My books and I are having a little honeymoon phase right now. They’re so crisply new and shiny and just sitting there on my table that sometimes I get the urge to pick them up and flip through their untrammeled recycled pages.
But really now I guess it’s probably time I should actually look at the pages, haha. I’ve been tackling the Barron’s Frequently Used Word List, and have most of them down. I probably have 1/3 of the words on flashcards that I made up to take with me wherever I go (TIP: If you’re like me, you’ll save a lot of 3×5″ index card stock by cutting them in half. I have medium-sized hands and it works fine for me.). However, I’m seriously considering buying an already-made flashcard pack by either Princeton Review or Barron’s. The Princeton Review flash card set has only vocabulary, which I prefer because I’m not sure I would use Barron’s math flashcards too much. But then again, I’m a total fan of Barron’s word list so I don’t know. We’ll see how that goes.
Next week I’ll have to start studying the analogy sections from both.
Although serious studying won’t start yet, I think it’s important for me to get familiar with the exam first. There are a lot of things different about the GRE I didn’t even realize, and although I won’t mention what PR said about the test verbatim, here’s the gist of it:
THE GRE BASIC FACTS
- Verbal section (30 minutes, 30 qs)
- Quantitative (45 minutes, 28 qs)
- Analytical writing (75 minutes, 2 topics)
… Plus an unidentified experimental section, either verbal or quantitative, and maybe another optional research section. Both PR and Barron’s say that these sections are unmarked, so you have no way of knowing whether or not these scores count. So they say to try your best, even if the test seems a little screwy! (I’ll take that advice.)
Scores: Scores for verbal and quantitative sections are based on scale of 200-800 (that means if I mess up super badly, I can’t get lower than a 200!). The analytical writing score, however, is based on a 0-6 ratio.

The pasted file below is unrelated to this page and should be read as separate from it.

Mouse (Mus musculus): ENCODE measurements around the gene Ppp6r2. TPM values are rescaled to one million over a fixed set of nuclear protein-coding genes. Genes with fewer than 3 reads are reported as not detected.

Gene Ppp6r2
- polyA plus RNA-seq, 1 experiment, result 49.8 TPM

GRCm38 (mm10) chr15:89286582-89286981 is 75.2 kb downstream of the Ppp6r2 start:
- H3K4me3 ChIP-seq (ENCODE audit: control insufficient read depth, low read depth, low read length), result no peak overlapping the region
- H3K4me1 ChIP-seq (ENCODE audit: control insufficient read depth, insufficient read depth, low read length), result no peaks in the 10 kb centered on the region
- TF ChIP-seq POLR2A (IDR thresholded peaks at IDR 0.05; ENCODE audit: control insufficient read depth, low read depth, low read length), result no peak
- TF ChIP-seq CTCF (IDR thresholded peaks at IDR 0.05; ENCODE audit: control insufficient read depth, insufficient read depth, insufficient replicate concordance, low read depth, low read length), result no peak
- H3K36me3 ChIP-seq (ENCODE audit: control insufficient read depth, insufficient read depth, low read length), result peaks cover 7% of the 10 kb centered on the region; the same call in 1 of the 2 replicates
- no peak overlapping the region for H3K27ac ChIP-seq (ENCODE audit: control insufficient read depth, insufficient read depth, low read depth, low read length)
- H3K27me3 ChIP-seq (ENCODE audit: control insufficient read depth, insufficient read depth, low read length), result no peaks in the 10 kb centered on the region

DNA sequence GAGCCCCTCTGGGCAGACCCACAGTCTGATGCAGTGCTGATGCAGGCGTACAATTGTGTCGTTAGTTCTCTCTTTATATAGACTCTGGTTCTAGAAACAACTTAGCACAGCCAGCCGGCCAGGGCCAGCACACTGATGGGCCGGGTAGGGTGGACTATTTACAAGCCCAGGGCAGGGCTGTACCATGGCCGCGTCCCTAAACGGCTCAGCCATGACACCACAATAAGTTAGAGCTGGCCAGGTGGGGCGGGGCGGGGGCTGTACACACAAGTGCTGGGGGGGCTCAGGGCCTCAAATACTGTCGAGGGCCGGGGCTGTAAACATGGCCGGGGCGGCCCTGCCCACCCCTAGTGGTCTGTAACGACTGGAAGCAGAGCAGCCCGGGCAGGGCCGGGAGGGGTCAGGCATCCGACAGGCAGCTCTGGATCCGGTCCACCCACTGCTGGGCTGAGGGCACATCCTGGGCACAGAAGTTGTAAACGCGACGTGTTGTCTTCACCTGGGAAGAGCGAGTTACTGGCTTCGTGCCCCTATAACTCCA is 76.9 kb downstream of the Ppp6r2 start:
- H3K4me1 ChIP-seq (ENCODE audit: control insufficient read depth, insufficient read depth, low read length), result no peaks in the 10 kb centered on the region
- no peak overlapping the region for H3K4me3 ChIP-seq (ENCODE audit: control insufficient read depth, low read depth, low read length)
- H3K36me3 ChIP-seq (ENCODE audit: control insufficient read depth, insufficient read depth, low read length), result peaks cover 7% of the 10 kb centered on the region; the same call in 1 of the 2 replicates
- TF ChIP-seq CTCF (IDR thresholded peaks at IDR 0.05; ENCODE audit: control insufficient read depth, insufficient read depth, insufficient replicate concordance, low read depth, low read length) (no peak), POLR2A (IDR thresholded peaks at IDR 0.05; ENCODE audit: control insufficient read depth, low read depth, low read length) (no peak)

Grading, and the dreaded Computer-Adaptive Test!: Okay. So apparently this is where my confusion hits. What’s the difference between a computer-based test and a paper-and-pencil test like the SAT/ACT? Your test-taking performance counts. The way that the GRE works is that when you sit down to answer a problem, you click a choice (which isn’t marked a, b, or c; that’s another difference). If that choice is correct, they assume you are smarter than the average test-taker, bump up your score, and give you a harder question. Your score goes up as you answer those increasingly difficult questions.
If you choose a wrong answer, however, you’ll get a lower score and will consequently be given an easier question. If you get the next answer right, your score will be bumped up and you’ll receive a harder question. And so on and so forth. So basically, the computer “hones” in on your score by tailoring the test to your performance. Whoa.
That’s a lot to think about. I think I’ll stop here for today, but I must make one point clear–a point that probably every book wants to make clear:
- TAKE YOUR TIME DURING THE TEST, ESPECIALLY DURING THE FIRST QUESTIONS. Why? Because if you get a string of answers wrong in the first portion of the test, your score will decrease drastically.
Alright, off to studying. For more information, check out the FAQ on the ETS website!